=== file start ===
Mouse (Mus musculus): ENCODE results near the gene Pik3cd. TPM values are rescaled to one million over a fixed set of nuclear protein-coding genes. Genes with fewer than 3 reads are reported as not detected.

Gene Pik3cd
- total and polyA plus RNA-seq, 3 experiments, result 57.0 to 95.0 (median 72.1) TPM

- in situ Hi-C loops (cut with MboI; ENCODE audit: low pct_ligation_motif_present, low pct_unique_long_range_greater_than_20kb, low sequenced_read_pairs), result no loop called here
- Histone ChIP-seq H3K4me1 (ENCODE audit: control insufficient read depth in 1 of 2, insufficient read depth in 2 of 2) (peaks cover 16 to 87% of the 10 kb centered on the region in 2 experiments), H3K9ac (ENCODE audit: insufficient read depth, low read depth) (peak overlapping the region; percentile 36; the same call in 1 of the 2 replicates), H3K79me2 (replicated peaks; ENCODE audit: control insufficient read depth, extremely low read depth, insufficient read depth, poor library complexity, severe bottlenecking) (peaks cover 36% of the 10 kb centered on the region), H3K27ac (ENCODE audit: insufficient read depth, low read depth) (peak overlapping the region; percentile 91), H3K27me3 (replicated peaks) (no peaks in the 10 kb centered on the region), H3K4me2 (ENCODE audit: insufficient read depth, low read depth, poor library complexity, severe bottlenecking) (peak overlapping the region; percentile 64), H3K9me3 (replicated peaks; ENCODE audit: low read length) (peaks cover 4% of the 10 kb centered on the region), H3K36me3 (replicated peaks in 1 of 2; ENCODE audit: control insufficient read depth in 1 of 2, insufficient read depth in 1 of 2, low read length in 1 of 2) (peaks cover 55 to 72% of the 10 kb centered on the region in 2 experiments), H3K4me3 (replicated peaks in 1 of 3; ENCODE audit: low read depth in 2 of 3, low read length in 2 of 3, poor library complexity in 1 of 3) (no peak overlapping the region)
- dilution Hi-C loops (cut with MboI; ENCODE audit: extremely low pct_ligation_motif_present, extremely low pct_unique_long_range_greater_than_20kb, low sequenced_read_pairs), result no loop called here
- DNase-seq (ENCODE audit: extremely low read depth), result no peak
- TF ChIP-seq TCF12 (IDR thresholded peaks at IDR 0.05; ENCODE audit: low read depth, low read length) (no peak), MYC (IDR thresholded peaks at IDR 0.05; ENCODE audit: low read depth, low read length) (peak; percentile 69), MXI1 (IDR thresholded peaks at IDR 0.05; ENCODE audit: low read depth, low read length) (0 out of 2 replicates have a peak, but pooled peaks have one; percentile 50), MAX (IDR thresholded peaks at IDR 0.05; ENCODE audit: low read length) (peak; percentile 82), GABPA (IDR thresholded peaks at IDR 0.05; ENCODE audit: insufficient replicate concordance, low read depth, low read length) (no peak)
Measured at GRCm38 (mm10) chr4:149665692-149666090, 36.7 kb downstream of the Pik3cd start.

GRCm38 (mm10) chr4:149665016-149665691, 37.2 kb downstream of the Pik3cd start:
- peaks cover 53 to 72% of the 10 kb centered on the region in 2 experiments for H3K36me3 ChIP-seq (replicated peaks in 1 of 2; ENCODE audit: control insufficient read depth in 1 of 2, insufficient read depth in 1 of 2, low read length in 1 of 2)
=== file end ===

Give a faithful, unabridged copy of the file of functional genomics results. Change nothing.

Mouse (Mus musculus): ENCODE results near the gene Pik3cd. TPM values are rescaled to one million over a fixed set of nuclear protein-coding genes. Genes with fewer than 3 reads are reported as not detected.

Gene Pik3cd
- total and polyA plus RNA-seq, 3 experiments, result 57.0 to 95.0 (median 72.1) TPM

- in situ Hi-C loops (cut with MboI; ENCODE audit: low pct_ligation_motif_present, low pct_unique_long_range_greater_than_20kb, low sequenced_read_pairs), result no loop called here
- Histone ChIP-seq H3K4me1 (ENCODE audit: control insufficient read depth in 1 of 2, insufficient read depth in 2 of 2) (peaks cover 16 to 87% of the 10 kb centered on the region in 2 experiments), H3K9ac (ENCODE audit: insufficient read depth, low read depth) (peak overlapping the region; percentile 36; the same call in 1 of the 2 replicates), H3K79me2 (replicated peaks; ENCODE audit: control insufficient read depth, extremely low read depth, insufficient read depth, poor library complexity, severe bottlenecking) (peaks cover 36% of the 10 kb centered on the region), H3K27ac (ENCODE audit: insufficient read depth, low read depth) (peak overlapping the region; percentile 91), H3K27me3 (replicated peaks) (no peaks in the 10 kb centered on the region), H3K4me2 (ENCODE audit: insufficient read depth, low read depth, poor library complexity, severe bottlenecking) (peak overlapping the region; percentile 64), H3K9me3 (replicated peaks; ENCODE audit: low read length) (peaks cover 4% of the 10 kb centered on the region), H3K36me3 (replicated peaks in 1 of 2; ENCODE audit: control insufficient read depth in 1 of 2, insufficient read depth in 1 of 2, low read length in 1 of 2) (peaks cover 55 to 72% of the 10 kb centered on the region in 2 experiments), H3K4me3 (replicated peaks in 1 of 3; ENCODE audit: low read depth in 2 of 3, low read length in 2 of 3, poor library complexity in 1 of 3) (no peak overlapping the region)
- dilution Hi-C loops (cut with MboI; ENCODE audit: extremely low pct_ligation_motif_present, extremely low pct_unique_long_range_greater_than_20kb, low sequenced_read_pairs), result no loop called here
- DNase-seq (ENCODE audit: extremely low read depth), result no peak
- TF ChIP-seq TCF12 (IDR thresholded peaks at IDR 0.05; ENCODE audit: low read depth, low read length) (no peak), MYC (IDR thresholded peaks at IDR 0.05; ENCODE audit: low read depth, low read length) (peak; percentile 69), MXI1 (IDR thresholded peaks at IDR 0.05; ENCODE audit: low read depth, low read length) (0 out of 2 replicates have a peak, but pooled peaks have one; percentile 50), MAX (IDR thresholded peaks at IDR 0.05; ENCODE audit: low read length) (peak; percentile 82), GABPA (IDR thresholded peaks at IDR 0.05; ENCODE audit: insufficient replicate concordance, low read depth, low read length) (no peak)
Measured at GRCm38 (mm10) chr4:149665692-149666090, 36.7 kb downstream of the Pik3cd start.

GRCm38 (mm10) chr4:149665016-149665691, 37.2 kb downstream of the Pik3cd start:
- peaks cover 53 to 72% of the 10 kb centered on the region in 2 experiments for H3K36me3 ChIP-seq (replicated peaks in 1 of 2; ENCODE audit: control insufficient read depth in 1 of 2, insufficient read depth in 1 of 2, low read length in 1 of 2)